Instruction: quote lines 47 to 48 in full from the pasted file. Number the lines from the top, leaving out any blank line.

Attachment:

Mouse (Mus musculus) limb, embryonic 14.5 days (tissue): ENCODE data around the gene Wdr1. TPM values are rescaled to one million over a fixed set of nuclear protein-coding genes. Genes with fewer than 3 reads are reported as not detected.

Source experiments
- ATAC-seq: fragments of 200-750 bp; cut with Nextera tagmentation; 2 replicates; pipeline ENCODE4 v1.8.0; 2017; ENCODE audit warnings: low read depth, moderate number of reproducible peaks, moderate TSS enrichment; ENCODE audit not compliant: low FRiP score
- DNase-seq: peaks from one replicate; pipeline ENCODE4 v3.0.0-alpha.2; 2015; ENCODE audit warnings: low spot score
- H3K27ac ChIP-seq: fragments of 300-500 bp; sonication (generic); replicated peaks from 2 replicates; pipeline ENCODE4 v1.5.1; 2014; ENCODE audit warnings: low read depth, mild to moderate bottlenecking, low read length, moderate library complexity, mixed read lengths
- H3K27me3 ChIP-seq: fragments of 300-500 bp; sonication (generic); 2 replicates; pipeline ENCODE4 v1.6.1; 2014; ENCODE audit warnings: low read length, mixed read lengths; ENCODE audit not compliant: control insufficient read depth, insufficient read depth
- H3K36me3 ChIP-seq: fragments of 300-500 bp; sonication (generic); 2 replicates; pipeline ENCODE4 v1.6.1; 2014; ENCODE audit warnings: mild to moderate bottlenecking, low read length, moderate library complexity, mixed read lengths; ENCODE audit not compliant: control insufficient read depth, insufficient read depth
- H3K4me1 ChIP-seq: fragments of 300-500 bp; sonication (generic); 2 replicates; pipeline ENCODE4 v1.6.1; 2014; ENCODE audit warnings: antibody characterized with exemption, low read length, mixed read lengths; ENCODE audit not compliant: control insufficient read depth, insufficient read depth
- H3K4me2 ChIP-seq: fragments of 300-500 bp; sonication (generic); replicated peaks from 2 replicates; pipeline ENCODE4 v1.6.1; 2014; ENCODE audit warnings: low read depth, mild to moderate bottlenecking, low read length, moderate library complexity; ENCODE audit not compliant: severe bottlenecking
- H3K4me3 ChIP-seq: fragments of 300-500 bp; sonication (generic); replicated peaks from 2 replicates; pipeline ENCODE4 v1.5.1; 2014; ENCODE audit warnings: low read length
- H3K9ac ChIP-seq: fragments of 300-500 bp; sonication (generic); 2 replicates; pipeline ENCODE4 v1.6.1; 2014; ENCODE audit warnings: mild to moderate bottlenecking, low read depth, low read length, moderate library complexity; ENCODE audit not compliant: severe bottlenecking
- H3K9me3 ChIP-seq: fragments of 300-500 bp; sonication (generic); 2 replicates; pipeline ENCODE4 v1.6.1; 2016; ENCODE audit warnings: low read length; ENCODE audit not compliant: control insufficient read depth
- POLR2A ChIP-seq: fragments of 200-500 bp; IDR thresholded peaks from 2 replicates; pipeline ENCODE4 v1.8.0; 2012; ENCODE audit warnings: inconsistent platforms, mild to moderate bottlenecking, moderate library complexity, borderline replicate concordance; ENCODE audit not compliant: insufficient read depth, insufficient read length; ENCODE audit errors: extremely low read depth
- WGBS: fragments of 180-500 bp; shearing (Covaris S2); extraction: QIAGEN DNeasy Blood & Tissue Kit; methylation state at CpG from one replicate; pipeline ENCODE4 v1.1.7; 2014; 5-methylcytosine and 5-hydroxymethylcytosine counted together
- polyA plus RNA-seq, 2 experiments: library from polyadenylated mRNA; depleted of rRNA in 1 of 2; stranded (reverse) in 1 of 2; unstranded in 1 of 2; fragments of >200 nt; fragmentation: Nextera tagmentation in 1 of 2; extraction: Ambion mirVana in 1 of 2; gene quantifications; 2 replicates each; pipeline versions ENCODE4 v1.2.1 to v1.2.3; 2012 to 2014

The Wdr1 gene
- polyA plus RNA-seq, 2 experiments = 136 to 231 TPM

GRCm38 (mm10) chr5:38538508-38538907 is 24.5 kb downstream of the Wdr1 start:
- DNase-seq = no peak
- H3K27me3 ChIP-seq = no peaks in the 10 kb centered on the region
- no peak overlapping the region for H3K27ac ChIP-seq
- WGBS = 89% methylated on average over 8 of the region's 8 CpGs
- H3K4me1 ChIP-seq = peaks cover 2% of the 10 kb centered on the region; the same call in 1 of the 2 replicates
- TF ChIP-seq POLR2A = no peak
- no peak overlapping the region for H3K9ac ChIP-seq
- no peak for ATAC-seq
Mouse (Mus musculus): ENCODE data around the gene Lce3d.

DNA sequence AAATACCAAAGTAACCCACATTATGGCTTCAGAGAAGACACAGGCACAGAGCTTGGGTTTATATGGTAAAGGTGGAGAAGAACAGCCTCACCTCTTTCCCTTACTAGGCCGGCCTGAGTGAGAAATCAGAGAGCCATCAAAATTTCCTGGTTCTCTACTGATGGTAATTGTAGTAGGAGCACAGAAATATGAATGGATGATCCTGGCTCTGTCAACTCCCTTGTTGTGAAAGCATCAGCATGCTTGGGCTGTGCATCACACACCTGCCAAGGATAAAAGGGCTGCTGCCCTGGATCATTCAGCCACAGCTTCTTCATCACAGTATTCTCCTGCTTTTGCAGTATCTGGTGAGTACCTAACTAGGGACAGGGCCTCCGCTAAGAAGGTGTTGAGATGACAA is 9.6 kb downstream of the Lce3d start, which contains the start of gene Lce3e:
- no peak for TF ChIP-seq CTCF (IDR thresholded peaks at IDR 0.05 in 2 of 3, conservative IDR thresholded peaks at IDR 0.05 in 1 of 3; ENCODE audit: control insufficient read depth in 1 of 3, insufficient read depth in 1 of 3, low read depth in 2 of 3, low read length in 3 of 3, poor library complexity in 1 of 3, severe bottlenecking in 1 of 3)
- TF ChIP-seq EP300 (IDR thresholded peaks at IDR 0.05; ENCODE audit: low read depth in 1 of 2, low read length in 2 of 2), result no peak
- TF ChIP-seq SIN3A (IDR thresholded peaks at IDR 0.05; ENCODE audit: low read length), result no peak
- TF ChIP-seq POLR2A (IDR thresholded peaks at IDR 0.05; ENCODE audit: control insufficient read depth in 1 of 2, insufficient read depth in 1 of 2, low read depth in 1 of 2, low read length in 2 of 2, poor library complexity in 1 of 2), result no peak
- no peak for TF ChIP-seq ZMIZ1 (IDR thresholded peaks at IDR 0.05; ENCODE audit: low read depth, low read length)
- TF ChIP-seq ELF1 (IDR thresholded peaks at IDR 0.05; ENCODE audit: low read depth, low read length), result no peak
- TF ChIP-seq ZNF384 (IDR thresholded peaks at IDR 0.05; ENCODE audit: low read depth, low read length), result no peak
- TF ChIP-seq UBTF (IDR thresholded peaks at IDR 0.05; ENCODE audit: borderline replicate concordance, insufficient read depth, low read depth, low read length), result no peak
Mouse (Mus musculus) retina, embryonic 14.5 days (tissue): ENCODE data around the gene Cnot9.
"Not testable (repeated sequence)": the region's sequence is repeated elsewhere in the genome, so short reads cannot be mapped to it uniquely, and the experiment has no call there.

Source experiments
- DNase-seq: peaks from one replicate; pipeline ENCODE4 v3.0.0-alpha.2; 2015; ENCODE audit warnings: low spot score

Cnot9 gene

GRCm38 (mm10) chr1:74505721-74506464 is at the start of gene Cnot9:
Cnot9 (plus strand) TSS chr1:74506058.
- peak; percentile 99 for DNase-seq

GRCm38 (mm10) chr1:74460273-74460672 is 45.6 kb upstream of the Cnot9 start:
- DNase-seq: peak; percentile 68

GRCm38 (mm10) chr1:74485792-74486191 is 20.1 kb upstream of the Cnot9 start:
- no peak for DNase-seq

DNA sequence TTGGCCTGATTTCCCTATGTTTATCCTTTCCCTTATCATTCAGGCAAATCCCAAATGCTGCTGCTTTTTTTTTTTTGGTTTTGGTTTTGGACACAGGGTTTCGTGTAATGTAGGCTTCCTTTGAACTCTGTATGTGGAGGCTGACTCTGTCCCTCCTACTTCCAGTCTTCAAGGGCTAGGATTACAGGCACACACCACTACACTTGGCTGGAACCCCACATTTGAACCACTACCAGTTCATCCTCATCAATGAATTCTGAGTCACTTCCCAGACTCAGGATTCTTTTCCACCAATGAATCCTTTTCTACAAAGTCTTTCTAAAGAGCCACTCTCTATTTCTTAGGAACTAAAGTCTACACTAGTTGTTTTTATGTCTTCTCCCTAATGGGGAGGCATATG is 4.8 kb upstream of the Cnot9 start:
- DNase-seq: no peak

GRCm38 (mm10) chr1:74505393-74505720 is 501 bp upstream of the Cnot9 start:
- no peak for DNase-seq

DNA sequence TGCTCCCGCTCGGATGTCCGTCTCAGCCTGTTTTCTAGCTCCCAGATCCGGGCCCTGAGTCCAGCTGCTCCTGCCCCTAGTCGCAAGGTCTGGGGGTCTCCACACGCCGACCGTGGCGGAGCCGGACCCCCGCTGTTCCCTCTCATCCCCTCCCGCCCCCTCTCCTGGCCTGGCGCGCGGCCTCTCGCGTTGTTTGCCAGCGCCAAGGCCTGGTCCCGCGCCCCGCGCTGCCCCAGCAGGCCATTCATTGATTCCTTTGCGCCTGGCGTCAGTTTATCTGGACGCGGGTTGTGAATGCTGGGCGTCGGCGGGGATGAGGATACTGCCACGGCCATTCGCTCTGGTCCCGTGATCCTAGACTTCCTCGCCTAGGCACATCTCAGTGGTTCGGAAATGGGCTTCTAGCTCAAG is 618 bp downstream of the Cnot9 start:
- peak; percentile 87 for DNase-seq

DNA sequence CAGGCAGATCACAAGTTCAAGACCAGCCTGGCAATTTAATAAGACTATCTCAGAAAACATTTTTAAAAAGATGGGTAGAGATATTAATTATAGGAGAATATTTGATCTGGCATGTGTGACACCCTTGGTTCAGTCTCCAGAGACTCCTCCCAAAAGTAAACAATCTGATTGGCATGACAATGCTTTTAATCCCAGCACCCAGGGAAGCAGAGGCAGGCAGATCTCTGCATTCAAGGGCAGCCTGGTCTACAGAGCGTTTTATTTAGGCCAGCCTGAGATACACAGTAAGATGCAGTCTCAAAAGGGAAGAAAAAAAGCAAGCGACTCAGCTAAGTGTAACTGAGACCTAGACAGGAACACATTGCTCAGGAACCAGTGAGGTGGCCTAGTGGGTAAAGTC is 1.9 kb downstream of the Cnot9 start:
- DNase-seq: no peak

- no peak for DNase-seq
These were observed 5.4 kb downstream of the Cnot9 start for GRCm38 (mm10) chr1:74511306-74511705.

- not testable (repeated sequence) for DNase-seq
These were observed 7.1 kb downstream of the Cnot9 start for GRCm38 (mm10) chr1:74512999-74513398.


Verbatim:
GRCm38 (mm10) chr1:74485792-74486191 is 20.1 kb upstream of the Cnot9 start:
- no peak for DNase-seq